Economists at the Centre for Economic and Social Studies (CESS) here expect that the share of organised retail in India will not exceed 30 per cent of the total retail trade in the country even after allowing 51 per cent foreign direct investment in (FDI) in multi-brand retail.
"Studies based on international experience reveal that the organised retail trade, at best, can capture 25-30 per cent share of the total retail trade," according to R Radhakrishna, president of Indian Society of Agricultural Marketing (ISAM) and honorary professor of CESS.
CESS director Manoj Panda and faculty members, N Chandrasekhar Rao and Venkat Reddy, besides Kiranmayi of the Institute of Public Enterprise (IPE) concurred with the views of Radhakrishna.
On the other hand, S Galab, also of CESS, pointed out that FDI in retail exceeded 30 per cent of the market share in countries like Thailand and Malaysia.
However, the other economists said this would not be the case in the country. Indian consumer's general preference for products would confine the market share of organised retail in food and groceries to under 20 per cent.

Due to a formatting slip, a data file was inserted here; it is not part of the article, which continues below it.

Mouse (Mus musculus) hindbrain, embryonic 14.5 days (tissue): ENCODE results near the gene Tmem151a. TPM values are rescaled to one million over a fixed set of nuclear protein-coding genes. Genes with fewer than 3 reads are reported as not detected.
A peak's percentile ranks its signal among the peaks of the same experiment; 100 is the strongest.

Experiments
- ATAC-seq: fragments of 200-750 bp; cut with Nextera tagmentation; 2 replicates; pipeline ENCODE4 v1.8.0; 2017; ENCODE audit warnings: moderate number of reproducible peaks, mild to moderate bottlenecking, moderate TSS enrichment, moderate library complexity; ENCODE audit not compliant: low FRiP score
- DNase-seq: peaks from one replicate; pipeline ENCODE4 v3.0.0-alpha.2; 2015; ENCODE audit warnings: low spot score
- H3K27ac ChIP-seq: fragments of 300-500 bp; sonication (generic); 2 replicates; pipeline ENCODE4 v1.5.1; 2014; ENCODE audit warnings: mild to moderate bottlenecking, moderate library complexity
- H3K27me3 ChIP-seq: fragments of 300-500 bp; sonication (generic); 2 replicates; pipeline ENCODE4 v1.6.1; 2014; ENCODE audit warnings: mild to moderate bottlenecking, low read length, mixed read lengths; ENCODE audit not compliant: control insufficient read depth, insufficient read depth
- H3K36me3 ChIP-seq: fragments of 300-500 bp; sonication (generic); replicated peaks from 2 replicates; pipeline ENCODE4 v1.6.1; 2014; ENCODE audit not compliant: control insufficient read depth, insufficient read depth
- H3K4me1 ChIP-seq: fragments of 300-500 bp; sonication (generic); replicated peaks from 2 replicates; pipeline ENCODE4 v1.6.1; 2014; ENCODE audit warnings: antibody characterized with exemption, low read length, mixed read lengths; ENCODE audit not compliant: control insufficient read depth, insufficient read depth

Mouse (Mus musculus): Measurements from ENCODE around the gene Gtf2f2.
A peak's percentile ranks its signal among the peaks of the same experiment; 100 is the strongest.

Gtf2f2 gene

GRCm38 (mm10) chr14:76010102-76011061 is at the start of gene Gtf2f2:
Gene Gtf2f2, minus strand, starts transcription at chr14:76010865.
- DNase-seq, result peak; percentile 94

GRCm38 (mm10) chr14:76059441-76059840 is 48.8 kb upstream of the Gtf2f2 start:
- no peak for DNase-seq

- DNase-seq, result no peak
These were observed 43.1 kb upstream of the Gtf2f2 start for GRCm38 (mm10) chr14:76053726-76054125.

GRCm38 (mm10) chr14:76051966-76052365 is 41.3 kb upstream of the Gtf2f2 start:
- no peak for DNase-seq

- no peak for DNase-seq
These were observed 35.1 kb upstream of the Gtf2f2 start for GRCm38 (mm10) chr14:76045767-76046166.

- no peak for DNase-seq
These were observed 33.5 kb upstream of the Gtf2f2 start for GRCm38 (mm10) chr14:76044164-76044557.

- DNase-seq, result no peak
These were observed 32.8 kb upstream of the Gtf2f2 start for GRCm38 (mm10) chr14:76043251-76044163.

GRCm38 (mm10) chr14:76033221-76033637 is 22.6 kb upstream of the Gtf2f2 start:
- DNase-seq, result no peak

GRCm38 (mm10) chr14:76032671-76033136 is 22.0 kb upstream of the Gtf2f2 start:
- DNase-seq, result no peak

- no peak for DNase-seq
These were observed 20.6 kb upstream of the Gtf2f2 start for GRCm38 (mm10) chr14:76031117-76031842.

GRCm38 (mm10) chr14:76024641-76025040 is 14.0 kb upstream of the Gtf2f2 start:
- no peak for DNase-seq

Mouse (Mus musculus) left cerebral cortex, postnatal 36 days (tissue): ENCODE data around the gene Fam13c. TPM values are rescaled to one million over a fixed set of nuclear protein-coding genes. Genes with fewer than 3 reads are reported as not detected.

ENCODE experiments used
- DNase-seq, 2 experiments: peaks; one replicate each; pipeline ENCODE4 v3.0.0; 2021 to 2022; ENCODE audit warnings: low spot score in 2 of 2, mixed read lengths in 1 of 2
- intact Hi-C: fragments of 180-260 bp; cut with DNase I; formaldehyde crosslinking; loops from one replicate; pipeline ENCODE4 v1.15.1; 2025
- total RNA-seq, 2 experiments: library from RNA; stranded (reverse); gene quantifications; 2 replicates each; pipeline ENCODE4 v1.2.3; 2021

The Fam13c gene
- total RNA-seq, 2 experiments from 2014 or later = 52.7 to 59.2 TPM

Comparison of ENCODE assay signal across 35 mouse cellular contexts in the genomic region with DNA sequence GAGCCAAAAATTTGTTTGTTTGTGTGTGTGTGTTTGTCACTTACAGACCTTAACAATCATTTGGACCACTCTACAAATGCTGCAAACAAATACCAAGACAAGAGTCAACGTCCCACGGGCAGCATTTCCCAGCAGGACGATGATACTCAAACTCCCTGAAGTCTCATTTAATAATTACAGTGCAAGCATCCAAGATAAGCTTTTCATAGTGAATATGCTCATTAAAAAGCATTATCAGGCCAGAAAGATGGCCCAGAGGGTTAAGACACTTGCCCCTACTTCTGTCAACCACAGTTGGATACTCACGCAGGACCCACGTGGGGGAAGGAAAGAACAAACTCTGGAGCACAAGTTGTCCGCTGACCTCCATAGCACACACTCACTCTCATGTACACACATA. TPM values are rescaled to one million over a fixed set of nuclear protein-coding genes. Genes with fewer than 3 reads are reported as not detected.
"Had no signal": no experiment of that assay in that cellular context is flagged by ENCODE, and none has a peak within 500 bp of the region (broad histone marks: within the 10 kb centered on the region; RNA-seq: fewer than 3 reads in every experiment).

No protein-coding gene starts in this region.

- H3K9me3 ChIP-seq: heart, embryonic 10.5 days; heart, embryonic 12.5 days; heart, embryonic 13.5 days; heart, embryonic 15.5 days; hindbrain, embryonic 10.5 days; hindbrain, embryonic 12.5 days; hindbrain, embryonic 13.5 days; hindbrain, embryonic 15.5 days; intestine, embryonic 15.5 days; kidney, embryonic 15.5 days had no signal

Worldwide, 85 per cent of the sales of supermarkets is in processed and semi-processed products . Only 15 per cent of the sales is in fresh produce like fruits and vegetables, they pointed out.
At present, organised retail trade in the country accounts for just 4 per cent of the total trade. In the case of food sector and groceries, it was stated to be less than 1 per cent. This is despite the estimated 8 per cent combined annual growth rate of organised retail in the country in the past three years.
Close on the heels of the Union government allowing 51 per cent FDI in multi-brand retail, ISAM in association with CESS and IPE is organising an international seminar on 'Organised Retailing vis-a-vis Farm Economy of India'. The two-day seminar would be inaugurated by C Rangarajan, Chairman of the Prime Minister's Economic Advisory Council, on Friday.
Radhakrishna, who recently stepped down as chairman of the Indian Statistical Commission, said the entry of supermarkets led to a structural transformation in the agri-food system. This transformation impacted both upstream on the wholesalers, processors and farmers and downstream on consumers and traditional retailers.
He said the seminar would debate various aspects of the organised retail, specifically its impact on transaction costs, technologies used, risks faced, net incomes, productivity, quality of produce and access to credit.